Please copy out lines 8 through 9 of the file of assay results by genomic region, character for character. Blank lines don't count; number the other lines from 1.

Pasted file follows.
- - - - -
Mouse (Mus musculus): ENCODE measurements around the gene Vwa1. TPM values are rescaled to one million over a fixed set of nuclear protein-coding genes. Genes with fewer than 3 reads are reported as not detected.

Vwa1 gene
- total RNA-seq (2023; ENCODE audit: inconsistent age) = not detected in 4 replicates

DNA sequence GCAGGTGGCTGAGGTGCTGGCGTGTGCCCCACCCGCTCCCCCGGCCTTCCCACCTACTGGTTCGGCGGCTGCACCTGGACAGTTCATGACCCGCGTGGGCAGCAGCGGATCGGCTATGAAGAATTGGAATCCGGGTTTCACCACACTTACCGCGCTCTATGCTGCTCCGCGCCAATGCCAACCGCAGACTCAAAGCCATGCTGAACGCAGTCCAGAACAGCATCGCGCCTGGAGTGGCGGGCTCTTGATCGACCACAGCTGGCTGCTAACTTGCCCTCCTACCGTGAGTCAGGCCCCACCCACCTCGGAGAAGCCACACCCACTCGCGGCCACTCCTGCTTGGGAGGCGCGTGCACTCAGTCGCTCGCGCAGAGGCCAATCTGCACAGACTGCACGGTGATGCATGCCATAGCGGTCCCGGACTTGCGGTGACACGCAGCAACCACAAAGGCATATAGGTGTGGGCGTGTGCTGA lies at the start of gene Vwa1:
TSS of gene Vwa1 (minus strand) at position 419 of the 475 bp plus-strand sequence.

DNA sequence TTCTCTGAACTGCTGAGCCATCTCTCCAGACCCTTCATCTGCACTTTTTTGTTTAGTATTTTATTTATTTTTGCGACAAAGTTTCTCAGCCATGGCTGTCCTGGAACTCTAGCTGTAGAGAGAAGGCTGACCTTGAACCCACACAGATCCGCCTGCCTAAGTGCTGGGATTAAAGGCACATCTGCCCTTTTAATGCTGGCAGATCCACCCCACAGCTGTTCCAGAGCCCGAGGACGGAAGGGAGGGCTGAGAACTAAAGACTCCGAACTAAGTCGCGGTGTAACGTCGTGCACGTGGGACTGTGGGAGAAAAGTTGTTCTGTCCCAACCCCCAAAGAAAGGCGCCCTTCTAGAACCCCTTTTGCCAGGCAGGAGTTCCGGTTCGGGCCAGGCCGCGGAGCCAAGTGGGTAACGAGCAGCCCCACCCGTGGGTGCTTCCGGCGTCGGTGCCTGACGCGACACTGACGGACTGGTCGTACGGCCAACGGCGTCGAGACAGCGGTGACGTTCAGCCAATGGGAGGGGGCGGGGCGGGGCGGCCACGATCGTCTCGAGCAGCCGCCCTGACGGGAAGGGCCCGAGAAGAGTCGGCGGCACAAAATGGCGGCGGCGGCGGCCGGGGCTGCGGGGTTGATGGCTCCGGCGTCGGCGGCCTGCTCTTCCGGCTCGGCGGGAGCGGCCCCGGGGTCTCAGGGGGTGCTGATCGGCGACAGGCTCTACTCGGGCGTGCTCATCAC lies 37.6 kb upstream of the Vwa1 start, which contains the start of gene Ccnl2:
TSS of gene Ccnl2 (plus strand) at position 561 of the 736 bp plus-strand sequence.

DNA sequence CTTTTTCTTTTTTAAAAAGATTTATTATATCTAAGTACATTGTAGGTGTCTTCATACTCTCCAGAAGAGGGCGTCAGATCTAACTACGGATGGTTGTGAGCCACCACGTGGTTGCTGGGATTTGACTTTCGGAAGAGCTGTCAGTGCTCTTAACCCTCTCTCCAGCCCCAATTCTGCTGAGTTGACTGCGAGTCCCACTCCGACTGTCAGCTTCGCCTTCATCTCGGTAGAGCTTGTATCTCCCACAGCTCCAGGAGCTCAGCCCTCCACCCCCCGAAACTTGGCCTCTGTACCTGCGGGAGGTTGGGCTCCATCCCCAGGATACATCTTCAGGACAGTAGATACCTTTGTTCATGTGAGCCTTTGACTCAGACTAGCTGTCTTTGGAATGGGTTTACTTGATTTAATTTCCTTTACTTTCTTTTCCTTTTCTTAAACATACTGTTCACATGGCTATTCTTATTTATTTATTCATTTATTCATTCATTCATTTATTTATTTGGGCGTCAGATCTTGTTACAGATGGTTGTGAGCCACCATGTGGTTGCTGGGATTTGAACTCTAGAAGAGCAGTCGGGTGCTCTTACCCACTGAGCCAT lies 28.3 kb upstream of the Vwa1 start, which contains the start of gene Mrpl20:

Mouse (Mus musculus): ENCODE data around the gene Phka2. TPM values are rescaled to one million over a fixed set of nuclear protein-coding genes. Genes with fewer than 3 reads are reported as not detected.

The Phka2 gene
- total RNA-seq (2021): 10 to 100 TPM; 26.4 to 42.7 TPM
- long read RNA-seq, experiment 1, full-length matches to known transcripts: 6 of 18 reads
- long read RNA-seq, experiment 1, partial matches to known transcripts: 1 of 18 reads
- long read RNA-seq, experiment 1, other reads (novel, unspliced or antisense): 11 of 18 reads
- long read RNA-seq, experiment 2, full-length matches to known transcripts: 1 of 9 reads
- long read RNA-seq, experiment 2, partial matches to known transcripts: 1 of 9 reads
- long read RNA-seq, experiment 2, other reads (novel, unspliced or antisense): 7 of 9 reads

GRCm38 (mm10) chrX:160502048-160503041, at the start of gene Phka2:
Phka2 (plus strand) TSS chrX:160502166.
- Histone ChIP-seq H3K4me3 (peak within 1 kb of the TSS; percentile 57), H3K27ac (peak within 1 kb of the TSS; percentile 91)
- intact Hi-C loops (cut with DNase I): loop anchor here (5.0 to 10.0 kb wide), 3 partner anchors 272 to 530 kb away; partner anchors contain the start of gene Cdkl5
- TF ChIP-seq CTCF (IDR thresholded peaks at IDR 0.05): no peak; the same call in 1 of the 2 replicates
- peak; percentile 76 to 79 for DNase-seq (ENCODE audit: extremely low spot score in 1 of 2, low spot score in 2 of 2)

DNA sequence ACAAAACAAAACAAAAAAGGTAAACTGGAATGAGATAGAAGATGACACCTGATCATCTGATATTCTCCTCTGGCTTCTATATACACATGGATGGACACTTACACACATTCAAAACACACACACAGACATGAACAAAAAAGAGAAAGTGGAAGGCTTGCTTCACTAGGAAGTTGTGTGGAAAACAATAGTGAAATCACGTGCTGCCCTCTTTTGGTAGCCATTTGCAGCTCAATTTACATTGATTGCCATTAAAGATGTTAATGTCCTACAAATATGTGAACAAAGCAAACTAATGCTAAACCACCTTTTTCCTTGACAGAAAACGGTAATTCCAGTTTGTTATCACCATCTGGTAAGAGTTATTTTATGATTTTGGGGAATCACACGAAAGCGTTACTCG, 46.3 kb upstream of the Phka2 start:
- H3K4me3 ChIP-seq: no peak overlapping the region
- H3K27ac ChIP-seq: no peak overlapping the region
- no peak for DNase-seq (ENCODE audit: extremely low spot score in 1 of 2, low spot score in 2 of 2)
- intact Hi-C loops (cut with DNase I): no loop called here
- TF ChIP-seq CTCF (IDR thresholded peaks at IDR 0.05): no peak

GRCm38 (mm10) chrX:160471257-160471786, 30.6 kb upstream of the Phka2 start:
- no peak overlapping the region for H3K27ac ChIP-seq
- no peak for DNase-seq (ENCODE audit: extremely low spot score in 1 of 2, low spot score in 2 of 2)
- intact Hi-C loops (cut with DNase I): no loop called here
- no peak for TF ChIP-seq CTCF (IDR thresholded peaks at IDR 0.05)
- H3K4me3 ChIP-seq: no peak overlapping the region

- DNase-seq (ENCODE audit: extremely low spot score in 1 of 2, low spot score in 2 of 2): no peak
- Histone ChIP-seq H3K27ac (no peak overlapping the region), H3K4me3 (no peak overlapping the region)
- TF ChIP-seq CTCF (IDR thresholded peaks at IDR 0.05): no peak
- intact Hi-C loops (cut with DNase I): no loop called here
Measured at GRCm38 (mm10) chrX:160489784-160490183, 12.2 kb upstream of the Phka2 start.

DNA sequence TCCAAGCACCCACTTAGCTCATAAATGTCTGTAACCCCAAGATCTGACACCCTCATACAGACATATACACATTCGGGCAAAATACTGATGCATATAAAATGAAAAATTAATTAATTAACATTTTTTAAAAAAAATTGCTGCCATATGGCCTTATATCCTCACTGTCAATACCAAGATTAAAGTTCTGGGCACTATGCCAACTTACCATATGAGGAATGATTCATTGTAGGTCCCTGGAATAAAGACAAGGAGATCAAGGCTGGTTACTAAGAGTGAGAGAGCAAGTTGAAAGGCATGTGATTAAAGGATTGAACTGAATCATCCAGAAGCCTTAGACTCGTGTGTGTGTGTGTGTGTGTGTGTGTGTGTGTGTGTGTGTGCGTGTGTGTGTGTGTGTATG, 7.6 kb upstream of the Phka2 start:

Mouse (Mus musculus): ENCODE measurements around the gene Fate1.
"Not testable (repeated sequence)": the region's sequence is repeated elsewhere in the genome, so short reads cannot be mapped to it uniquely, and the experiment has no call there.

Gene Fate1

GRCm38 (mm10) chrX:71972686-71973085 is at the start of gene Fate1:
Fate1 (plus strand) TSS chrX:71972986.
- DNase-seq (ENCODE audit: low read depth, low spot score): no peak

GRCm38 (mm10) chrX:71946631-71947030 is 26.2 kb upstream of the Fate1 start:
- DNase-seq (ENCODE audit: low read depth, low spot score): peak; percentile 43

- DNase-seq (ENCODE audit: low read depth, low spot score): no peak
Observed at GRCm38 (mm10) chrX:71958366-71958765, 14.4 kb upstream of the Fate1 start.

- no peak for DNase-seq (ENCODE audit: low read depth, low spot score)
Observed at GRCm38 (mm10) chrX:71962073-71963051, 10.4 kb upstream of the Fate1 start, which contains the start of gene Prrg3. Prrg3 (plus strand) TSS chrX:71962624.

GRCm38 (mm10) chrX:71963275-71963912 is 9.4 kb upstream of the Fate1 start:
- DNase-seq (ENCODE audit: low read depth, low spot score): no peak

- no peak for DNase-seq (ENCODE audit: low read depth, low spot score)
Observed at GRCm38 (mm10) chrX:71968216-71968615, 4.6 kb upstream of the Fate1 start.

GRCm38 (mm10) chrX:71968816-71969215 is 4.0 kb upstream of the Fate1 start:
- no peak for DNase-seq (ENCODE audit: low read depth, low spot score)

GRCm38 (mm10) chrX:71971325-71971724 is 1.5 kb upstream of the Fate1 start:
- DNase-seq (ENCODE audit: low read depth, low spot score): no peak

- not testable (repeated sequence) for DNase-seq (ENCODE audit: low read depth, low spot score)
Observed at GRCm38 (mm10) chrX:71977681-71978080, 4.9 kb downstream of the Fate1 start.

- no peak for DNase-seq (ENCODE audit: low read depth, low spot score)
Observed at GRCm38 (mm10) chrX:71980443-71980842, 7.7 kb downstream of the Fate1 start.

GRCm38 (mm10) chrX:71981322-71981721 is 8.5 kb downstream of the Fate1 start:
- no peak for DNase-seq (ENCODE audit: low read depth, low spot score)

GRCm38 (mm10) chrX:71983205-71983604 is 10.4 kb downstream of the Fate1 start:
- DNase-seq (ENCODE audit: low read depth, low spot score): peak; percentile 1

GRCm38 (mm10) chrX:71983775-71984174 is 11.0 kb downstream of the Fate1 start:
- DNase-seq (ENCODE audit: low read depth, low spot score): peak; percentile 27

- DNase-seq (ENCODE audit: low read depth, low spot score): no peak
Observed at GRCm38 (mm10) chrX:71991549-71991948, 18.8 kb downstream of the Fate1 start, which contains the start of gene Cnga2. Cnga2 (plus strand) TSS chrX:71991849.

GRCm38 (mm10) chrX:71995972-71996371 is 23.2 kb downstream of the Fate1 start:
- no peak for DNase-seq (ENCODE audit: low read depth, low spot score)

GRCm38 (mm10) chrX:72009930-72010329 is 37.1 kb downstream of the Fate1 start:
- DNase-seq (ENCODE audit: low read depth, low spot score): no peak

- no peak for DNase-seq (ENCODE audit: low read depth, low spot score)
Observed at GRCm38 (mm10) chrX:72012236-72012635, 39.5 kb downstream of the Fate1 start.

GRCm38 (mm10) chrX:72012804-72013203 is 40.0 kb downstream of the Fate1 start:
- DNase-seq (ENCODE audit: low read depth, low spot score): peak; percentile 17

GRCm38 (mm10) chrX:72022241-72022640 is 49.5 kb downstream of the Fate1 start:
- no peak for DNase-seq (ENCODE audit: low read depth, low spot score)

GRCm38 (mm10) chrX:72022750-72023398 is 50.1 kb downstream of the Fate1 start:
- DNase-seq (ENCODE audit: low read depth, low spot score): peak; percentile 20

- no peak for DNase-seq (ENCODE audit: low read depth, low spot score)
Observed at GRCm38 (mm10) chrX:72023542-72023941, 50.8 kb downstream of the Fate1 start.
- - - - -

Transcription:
DNA sequence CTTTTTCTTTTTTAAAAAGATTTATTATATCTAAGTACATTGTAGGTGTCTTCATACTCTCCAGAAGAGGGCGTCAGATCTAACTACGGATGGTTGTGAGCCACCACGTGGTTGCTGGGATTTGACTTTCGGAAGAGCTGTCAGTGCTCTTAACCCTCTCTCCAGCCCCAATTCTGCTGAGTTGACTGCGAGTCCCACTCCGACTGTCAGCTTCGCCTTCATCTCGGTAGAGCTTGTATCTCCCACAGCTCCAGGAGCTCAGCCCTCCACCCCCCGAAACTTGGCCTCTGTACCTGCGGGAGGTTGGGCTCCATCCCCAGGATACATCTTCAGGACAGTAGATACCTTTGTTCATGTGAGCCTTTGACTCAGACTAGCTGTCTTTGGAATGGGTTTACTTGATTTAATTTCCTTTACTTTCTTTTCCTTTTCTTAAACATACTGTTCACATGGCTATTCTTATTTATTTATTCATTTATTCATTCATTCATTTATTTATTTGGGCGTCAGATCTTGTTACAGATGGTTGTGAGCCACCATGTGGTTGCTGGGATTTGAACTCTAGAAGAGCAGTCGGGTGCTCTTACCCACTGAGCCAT lies 28.3 kb upstream of the Vwa1 start, which contains the start of gene Mrpl20:

Mouse (Mus musculus): ENCODE data around the gene Phka2. TPM values are rescaled to one million over a fixed set of nuclear protein-coding genes. Genes with fewer than 3 reads are reported as not detected.